Folks have read where I've written that pressure (hurry-ups) warm a defensive coordinator's heart even more than a sack. I've tried to express the reasons for this (the likely hood of more turnovers being prime), but I don't know if I've been effective at it.
So who better than a Denver Broncos player and his line coach to make the case? From Jeff Legwold over at the ROcky Mountain News comes this:
"Pressure's big," Broncos defensive end Ebenezer Ekuban said. "Sacks or pressure? Selfishly, you could say sacks. But winning? That's pressure. To win as a defense, it's always getting pressure.
"And the key to pressure is just beating your man off the ball and just having that quarterback reset. If he has to think about somebody in his face, it could be an errant throw, which causes interceptions, it could be happy feet, which causes him to scramble, which gives us another opportunity to get him.
"There's just so much that happens from getting somebody in his face."
The Broncos are looking to force Rivers to move, even in the pocket, from where he was intended to be when the play was designed.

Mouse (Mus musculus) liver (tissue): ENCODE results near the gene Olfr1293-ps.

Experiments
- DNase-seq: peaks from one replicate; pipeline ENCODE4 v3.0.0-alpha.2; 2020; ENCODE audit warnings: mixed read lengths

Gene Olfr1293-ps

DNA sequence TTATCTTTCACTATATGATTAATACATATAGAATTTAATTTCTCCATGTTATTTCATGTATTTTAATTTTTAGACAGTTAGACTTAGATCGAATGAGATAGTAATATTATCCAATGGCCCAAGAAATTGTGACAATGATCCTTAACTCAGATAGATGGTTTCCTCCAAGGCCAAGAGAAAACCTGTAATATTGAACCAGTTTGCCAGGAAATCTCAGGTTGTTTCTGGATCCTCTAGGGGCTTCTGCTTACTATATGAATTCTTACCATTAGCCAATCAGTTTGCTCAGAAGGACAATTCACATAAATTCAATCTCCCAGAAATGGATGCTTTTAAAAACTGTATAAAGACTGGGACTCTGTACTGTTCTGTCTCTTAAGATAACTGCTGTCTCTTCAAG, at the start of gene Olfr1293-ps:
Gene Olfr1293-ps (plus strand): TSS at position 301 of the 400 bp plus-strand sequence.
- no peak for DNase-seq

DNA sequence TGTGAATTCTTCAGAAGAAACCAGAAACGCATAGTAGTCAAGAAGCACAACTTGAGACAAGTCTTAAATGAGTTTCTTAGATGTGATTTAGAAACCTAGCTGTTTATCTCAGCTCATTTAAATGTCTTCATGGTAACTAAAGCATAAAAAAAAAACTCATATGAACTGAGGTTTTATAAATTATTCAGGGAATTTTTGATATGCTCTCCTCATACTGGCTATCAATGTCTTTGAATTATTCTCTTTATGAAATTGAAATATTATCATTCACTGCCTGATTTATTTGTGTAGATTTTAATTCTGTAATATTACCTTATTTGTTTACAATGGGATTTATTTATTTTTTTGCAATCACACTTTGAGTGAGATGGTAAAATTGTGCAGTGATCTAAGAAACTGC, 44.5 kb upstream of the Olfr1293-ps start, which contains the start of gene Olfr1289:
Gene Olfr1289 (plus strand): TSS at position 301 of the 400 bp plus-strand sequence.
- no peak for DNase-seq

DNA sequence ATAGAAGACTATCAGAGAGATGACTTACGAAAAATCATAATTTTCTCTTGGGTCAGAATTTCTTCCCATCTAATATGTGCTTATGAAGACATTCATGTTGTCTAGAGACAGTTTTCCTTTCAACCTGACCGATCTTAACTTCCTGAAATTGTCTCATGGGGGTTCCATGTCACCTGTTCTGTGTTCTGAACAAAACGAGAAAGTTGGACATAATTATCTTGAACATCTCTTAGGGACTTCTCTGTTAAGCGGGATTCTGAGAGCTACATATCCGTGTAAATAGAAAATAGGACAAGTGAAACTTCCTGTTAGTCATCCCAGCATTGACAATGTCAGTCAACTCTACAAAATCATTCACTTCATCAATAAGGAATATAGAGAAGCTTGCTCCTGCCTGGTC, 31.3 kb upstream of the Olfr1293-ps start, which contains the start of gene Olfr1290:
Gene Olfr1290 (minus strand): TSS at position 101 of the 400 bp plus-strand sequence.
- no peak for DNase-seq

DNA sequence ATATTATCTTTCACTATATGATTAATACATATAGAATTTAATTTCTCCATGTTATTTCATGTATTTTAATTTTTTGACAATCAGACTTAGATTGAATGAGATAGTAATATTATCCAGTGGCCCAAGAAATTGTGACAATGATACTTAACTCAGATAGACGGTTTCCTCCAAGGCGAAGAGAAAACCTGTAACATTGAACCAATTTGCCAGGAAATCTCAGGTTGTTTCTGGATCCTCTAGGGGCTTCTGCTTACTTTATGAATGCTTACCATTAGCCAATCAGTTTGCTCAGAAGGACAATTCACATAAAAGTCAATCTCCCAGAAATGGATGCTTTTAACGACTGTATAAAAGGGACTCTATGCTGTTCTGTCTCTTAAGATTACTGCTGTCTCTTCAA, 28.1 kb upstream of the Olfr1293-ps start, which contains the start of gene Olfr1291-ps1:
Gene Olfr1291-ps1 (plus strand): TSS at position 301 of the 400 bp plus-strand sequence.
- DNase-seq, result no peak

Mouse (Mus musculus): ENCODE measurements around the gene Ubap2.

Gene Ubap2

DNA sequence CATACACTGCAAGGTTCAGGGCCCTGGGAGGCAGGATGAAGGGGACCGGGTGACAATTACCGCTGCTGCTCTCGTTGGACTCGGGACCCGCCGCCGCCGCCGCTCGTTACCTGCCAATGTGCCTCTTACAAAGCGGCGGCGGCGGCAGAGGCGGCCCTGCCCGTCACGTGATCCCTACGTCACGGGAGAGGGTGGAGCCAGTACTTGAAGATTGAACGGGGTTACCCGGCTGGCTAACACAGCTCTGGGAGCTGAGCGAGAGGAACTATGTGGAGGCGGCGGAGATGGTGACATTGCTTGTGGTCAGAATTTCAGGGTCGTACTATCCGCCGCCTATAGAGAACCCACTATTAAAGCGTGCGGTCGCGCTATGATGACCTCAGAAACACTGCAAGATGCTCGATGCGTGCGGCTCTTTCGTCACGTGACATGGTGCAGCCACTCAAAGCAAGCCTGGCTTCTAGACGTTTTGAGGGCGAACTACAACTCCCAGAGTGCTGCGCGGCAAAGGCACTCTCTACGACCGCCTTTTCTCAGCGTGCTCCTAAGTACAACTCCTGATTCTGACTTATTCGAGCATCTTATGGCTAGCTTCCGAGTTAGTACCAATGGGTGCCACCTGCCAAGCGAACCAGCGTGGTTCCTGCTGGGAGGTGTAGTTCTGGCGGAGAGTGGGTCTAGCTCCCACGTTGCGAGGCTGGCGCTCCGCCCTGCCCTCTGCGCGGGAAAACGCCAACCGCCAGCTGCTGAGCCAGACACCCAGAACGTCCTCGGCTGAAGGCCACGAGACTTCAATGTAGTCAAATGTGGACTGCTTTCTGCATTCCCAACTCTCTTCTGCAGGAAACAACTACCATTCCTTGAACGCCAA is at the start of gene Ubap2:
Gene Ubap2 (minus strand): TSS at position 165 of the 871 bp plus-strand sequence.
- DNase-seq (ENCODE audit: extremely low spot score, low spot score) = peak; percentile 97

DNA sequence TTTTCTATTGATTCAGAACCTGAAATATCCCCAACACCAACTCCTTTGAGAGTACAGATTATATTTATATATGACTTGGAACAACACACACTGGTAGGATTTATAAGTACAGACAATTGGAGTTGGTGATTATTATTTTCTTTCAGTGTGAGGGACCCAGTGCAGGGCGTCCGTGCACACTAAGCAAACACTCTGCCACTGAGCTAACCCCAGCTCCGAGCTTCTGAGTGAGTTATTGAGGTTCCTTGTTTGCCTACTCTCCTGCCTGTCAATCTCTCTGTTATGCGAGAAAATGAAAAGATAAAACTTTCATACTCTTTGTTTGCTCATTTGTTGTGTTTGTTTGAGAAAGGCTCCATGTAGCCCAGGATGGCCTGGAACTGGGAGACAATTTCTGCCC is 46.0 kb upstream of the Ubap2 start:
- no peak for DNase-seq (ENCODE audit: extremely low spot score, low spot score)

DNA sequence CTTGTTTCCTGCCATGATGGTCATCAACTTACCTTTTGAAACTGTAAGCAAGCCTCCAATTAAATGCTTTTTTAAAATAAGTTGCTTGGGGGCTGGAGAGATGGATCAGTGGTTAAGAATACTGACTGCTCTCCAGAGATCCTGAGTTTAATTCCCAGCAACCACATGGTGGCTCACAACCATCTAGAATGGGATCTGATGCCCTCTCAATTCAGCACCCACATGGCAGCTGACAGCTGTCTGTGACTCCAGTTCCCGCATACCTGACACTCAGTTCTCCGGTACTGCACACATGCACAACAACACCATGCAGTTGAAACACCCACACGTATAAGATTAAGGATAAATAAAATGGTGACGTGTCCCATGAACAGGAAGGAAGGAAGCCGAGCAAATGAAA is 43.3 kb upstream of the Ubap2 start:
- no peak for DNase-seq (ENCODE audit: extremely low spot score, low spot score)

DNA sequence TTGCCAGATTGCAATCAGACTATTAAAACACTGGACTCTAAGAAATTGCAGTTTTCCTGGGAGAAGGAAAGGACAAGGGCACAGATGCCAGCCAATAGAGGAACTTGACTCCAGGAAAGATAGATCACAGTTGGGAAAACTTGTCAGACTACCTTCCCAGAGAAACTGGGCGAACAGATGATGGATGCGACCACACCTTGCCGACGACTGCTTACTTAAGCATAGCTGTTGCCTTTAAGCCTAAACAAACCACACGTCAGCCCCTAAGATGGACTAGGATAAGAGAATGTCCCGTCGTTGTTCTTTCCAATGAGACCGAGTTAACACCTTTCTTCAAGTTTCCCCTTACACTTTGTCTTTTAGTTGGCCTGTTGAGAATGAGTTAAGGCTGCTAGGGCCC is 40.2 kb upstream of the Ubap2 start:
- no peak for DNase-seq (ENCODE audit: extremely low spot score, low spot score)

"So we have to work as a unit, not as individuals," Broncos defensive line coach Bill Johnson said. " . . . Seventy, maybe 80 percent of all sacks come when a quarterback comes off of his spot and resets. So the whole moral of the story is work as a unit rushing the passer, make him reset, whether it's with four rushers, five rushers, three rushers, whatever the case.
"If you rush two, then you have to do it with two. But sacks, most of the time, come when the quarterback did not go down where he was set to be in the protection. It's guys working as a unit, forming a box, a square, a fence, whatever you want to call it, around him."
Great points. Let's see it work against Rivers!